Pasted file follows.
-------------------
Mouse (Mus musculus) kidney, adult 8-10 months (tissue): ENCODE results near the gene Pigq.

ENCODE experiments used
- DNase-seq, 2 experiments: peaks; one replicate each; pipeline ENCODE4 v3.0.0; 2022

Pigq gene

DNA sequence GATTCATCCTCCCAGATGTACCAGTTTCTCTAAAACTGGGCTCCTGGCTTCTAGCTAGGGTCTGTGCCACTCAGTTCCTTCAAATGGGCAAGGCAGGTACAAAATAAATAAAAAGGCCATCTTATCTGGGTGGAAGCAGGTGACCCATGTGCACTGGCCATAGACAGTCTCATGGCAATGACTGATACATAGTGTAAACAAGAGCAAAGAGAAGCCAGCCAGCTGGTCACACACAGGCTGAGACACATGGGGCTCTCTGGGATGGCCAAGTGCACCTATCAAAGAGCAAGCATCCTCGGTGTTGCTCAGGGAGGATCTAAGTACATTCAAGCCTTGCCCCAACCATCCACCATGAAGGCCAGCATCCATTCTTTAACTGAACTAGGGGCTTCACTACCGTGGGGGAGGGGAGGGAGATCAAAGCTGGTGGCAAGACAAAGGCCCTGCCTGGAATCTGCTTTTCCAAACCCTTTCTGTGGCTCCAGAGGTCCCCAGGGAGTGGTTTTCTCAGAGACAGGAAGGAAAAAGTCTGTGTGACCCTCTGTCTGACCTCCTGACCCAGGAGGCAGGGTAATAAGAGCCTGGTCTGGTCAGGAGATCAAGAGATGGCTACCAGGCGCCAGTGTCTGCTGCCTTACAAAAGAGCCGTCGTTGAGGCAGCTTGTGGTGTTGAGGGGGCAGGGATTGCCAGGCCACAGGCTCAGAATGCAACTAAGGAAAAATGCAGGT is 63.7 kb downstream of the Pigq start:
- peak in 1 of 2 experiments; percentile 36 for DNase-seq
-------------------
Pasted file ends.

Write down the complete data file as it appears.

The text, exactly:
Mouse (Mus musculus) kidney, adult 8-10 months (tissue): ENCODE results near the gene Pigq.

ENCODE experiments used
- DNase-seq, 2 experiments: peaks; one replicate each; pipeline ENCODE4 v3.0.0; 2022

Pigq gene

DNA sequence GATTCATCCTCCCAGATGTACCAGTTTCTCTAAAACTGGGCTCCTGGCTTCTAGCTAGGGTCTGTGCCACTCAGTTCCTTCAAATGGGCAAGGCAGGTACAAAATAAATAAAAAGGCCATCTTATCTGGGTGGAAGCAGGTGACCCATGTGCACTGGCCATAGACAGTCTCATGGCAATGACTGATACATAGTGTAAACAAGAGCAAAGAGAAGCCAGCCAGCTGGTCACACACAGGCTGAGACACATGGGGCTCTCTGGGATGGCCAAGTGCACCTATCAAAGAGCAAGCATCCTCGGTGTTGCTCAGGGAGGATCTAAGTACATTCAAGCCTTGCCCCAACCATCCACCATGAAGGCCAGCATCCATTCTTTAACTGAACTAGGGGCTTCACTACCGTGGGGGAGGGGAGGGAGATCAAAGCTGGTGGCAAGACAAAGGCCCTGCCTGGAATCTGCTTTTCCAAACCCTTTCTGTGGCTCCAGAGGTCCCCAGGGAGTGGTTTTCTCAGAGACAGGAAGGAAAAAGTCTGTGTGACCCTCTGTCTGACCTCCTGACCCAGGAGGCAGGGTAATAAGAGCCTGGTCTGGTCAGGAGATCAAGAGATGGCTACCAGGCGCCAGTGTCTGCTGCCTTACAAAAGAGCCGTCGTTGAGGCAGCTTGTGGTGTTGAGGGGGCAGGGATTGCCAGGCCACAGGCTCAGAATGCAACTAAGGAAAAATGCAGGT is 63.7 kb downstream of the Pigq start:
- peak in 1 of 2 experiments; percentile 36 for DNase-seq